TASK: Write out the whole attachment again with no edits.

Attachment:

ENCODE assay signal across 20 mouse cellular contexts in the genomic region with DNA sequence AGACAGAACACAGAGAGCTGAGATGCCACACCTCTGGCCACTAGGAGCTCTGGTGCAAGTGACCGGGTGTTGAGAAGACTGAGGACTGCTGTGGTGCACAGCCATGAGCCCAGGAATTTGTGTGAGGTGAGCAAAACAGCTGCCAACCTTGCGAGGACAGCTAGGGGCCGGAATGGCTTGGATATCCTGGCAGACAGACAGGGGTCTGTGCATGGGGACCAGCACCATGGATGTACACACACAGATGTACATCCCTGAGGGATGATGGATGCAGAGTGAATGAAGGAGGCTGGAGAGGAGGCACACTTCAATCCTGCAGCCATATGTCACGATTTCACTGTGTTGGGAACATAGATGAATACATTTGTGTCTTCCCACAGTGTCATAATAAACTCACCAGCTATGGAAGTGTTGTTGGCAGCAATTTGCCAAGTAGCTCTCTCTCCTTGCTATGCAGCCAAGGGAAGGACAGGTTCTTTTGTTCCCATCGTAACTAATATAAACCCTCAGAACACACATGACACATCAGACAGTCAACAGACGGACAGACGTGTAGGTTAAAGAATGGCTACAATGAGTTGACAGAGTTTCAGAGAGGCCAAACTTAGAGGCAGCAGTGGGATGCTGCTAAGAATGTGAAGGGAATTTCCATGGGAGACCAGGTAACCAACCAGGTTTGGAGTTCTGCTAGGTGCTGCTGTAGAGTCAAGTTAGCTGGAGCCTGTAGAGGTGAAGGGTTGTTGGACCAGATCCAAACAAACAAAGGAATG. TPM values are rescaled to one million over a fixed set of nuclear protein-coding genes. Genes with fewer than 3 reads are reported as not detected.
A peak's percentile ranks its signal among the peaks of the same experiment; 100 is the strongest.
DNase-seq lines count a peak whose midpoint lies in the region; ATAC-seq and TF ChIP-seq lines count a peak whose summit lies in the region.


ENCODE assay signal across 20 mouse cellular contexts in the genomic region with DNA sequence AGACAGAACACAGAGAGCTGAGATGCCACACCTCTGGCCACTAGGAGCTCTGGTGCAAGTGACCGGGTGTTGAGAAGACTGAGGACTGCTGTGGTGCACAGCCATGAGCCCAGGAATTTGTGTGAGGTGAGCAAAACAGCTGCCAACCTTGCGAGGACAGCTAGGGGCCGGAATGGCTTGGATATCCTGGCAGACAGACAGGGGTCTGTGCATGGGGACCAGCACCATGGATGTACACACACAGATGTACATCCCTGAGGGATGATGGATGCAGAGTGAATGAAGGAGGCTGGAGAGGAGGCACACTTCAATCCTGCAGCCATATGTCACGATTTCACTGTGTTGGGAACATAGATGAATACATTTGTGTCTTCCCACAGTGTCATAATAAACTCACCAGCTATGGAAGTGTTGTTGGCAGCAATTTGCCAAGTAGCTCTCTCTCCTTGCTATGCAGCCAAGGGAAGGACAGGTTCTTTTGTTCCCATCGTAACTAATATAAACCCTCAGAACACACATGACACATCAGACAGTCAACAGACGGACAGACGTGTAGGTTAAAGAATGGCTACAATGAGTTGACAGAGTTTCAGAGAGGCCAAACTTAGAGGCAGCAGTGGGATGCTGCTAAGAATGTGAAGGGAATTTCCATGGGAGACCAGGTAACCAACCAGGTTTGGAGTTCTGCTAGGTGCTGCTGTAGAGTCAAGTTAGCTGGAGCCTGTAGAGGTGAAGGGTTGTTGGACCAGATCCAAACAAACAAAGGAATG. TPM values are rescaled to one million over a fixed set of nuclear protein-coding genes. Genes with fewer than 3 reads are reported as not detected.
A peak's percentile ranks its signal among the peaks of the same experiment; 100 is the strongest.
DNase-seq lines count a peak whose midpoint lies in the region; ATAC-seq and TF ChIP-seq lines count a peak whose summit lies in the region.